The Bluffer’s Guide to Blockchain – 7 Blockchain Basics you Must Know

TL:DR The briefest guide to blockchain is that Blockchain technology means that network information is held in many places (decentralised), rather than being held in one place (centralised).

Guide to Blockchain
Guide to Blockchain

Bluffer’s Guide to Blockchain: What is Blockchain?

Put very simply, the internet as we know it (Web 2.0) relies on platforms (Facebook, YouTube or WordPress, for example) storing data on private servers.

Blockchain technology (Web 3.0) means that data is stored on numerous different nodes (computers or servers) and that data cannot be verified, altered or removed unless it is agreed upon by each independent node.

How did Blockchain Start?

On 31st October 2008, as the world reeled from the effects of the financial crisis (also referred to as ‘The Credit Crunch’), Blockchain technology was introduced to the world via the Bitcoin Whitepaper

“I’ve been working on a new electronic cash system that’s fully peer-to-peer, with no trusted third party,” the author Satoshi Nakamoto wrote.

It is believed that Satoshi Nakamoto is in fact a pseudonym for a group of up to 11 people who worked for up to 5 years developing the game-changing technology and have since chosen to remain anonymous and unrecognised for their efforts.

“The main properties: Double-spending is prevented with a peer-to-peer network. No mint or other trusted parties. Participants can be anonymous. New coins are made from Hashcash style proof-of-work. The proof of work for new coin generation also powers the network to prevent double spending,”  He added.

Are Blockchain and Bitcoin the Same?

Blockchain and Bitcoin are synonymous, but they are not the same.

Read further into this guide to blockchain for a deeper understanding.

closeup photo of three round coins in person s palm
Bluffer’s Guide to Blockchain

How Blockchain Works

Bitcoin works on a blockchain but blockchain technology has many potential applications. Cryptocurrencies are just one possibility.

In 2013 Vitalek Buterin, an early adopter and contributor to the Bitcoin Codebase, began to feel frustrated by the limitations of the Bitcoin Blockchain and created the second public blockchain which is called Ethereum. Launched in 2015, Ethereum records assets such as contracts and loans as well as its own cryptocurrency.

At the time of writing, all transactions on the Bitcoin and Ethereum blockchains are verified by a method called Proof of Work. This relies on miners (the people who operate the nodes) solving unique and complex mathematical problems – the kind that take a lot of computing power, electricity and time.

This has implications for scalability and means both of these blockchains (the Bitcoin and the Ethereum blockchain) are limited in terms of being able to be used as a global payments system to rival Swift/BIC, IBAN, or PayPal for example.

An alternative to Proof of Work (PoW) is Proof of Stake (PoS).

People working under PoW are generally referred to as miners and people working under PoS are generally referred to as forgers.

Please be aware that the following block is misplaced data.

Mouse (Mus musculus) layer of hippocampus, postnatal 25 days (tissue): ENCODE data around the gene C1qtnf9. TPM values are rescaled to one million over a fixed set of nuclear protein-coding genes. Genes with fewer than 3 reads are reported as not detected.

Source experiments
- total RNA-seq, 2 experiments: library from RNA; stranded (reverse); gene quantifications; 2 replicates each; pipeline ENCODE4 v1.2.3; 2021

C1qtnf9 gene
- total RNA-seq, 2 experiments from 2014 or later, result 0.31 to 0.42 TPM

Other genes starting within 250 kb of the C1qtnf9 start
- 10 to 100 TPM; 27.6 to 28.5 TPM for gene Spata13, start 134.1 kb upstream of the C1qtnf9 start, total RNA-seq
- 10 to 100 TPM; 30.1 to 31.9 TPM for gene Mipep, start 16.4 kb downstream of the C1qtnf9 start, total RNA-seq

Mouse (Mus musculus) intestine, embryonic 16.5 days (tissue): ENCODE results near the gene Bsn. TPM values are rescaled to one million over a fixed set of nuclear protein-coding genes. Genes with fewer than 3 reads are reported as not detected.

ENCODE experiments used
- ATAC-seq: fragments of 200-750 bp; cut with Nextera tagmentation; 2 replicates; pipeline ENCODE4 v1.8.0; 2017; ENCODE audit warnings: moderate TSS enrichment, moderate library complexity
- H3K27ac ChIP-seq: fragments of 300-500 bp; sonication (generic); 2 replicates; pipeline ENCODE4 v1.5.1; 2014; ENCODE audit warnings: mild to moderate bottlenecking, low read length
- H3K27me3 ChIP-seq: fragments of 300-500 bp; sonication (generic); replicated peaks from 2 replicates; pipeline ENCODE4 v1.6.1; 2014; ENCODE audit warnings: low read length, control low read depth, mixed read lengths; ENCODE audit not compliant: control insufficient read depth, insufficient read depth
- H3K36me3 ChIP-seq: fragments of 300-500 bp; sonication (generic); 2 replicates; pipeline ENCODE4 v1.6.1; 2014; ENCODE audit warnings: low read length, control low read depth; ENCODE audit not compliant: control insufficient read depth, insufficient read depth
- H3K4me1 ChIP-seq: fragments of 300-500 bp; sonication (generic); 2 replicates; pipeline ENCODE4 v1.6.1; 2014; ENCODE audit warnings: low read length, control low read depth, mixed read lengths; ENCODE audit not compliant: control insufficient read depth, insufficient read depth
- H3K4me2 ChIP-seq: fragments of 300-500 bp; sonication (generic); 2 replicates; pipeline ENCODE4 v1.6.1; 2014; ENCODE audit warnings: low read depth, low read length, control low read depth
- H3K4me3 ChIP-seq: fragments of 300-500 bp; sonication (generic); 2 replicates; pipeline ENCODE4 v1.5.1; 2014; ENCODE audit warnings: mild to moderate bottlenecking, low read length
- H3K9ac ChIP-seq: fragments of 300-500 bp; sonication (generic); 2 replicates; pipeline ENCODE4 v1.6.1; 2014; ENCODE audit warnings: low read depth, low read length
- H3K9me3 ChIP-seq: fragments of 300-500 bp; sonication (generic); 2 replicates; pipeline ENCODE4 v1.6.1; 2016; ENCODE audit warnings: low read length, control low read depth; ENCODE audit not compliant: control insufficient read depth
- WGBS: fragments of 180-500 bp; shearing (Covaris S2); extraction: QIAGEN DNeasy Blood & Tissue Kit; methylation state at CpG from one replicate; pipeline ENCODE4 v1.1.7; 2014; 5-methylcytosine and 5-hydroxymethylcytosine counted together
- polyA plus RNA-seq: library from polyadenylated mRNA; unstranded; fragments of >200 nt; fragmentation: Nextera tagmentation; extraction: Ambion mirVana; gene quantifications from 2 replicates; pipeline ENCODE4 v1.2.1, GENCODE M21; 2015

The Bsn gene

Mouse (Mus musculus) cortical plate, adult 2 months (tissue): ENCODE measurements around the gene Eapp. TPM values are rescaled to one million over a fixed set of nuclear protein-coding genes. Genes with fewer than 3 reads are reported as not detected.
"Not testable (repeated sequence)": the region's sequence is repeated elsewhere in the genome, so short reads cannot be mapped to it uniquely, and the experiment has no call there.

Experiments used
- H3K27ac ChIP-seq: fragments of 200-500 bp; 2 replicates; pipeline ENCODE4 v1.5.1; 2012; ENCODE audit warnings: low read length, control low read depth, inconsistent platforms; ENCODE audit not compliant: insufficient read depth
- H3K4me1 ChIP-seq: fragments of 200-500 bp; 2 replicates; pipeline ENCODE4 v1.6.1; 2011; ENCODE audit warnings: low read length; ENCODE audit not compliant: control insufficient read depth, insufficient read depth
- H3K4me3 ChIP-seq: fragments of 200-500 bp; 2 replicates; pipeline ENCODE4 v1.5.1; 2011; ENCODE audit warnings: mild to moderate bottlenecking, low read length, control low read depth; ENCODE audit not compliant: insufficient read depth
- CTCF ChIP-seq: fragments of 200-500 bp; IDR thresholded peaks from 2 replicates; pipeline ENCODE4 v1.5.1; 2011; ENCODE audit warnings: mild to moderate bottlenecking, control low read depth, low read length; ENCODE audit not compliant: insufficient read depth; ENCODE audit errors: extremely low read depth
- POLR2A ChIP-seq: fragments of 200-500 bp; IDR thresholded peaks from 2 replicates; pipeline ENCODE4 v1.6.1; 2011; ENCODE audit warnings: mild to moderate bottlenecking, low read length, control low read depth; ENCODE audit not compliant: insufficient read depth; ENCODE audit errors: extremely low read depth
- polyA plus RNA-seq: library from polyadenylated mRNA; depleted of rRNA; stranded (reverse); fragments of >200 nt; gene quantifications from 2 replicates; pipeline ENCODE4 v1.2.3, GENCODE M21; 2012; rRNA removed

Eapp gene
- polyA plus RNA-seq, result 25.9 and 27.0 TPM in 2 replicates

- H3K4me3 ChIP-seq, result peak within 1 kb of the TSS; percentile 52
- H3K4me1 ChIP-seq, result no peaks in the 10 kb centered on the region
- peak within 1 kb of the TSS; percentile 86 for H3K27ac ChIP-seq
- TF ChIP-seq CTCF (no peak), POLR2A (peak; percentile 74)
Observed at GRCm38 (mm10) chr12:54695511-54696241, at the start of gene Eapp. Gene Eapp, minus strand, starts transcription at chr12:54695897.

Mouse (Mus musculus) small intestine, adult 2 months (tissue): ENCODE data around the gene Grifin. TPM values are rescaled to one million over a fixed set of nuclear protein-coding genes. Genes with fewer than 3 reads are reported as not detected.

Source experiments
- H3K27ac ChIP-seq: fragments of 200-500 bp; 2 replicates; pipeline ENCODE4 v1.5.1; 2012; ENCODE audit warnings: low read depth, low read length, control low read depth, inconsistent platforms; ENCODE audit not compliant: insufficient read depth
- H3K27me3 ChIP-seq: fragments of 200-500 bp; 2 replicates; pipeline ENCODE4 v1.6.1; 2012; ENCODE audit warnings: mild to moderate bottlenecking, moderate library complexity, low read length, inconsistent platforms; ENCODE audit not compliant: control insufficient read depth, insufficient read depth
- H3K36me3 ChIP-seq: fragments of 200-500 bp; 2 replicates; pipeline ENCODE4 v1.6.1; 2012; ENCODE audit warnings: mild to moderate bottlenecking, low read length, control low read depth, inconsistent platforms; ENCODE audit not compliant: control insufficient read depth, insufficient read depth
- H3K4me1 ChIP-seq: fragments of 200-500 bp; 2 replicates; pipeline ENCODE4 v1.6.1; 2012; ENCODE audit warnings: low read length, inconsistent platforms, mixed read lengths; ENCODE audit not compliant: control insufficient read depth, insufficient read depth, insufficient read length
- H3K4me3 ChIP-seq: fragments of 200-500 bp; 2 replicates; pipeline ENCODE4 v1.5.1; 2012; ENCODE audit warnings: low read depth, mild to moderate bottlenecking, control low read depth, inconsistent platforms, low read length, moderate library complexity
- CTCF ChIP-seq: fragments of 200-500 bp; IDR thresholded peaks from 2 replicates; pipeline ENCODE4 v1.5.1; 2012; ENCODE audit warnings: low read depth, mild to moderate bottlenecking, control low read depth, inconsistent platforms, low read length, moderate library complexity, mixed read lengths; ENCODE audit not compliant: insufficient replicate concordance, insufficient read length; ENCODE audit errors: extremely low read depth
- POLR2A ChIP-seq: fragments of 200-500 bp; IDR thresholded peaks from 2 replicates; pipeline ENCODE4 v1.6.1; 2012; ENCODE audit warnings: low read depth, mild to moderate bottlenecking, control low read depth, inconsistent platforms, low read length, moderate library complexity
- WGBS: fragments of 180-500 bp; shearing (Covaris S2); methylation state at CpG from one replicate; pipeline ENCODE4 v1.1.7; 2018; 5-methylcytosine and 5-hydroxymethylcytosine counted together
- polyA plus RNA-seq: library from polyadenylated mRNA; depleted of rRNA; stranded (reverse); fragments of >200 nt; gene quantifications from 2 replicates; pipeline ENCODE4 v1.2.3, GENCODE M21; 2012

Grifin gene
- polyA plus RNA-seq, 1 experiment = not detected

Miners use computing power to solve a complex cryptographic problem created by an algorithm and are rewarded with a block of the chain, whereas forgers have to stake a certain amount of coins in order to verify the transaction and claim the transaction fees as their reward.

At the time of writing, 32 Eths are required to stake, and 1 Eth is priced at £1,309.25.

It’s great fun to look back on Crypto prices in years to come.

Or is it?

Why Blockchain is the Future

The global lockdowns mandated in response to Covid-19 have expedited existing trends for activity to migrate online. Cash is projected to make up just 22% of payments by 2022 so the concept of digital currencies becomes much less alien to us.

The online bank, Revolut, provides their customers with an app which makes it super-easy to invest in stocks or crypto at the touch of a button on your phone. You can check out their guide to blockchain and cryptocurrencies here

The potential for reducing transaction fees and interest rates and improving privacy and security will become compelling the more people learn and understand what is involved.

The allure of the technology and the possibility of profits will draw investors and speculators alike. It’s hard to pick a winner in a crowded field, but the direction of travel is beginning to seem inevitable.

Why Blockchain will Fail

Blockchain is by definition a disruptive technology.

Not only are there vested interests against it but getting customers to change their habits – especially their financial habits – can be a very slow process indeed.

Did you know that, statistically, people are more likely to change their spouse than change their bank?

There are many barriers in the way of blockchain achieving critical mass, and most of them are behavioural or intangible and will take a very concerted effort to change.

Will Blockchain Change the World?

Used properly and undertaken widely, it certainly has the potential to – in ways we probably can’t even imagine now.

But Web 2.0 had the same potential and in the end we tended towards oligarchy and centralisation once again – with all the inherent flaws and benefits that brings.

History is littered with stories of people getting fabulously rich (and losing fortunes) on new technologies. The next decade will likely see turmoil and resolution as blockchain evolves and disrupts existing technology and itself.

Will blockchain technology disrupt human nature?

That is perhaps a more pertinent question.

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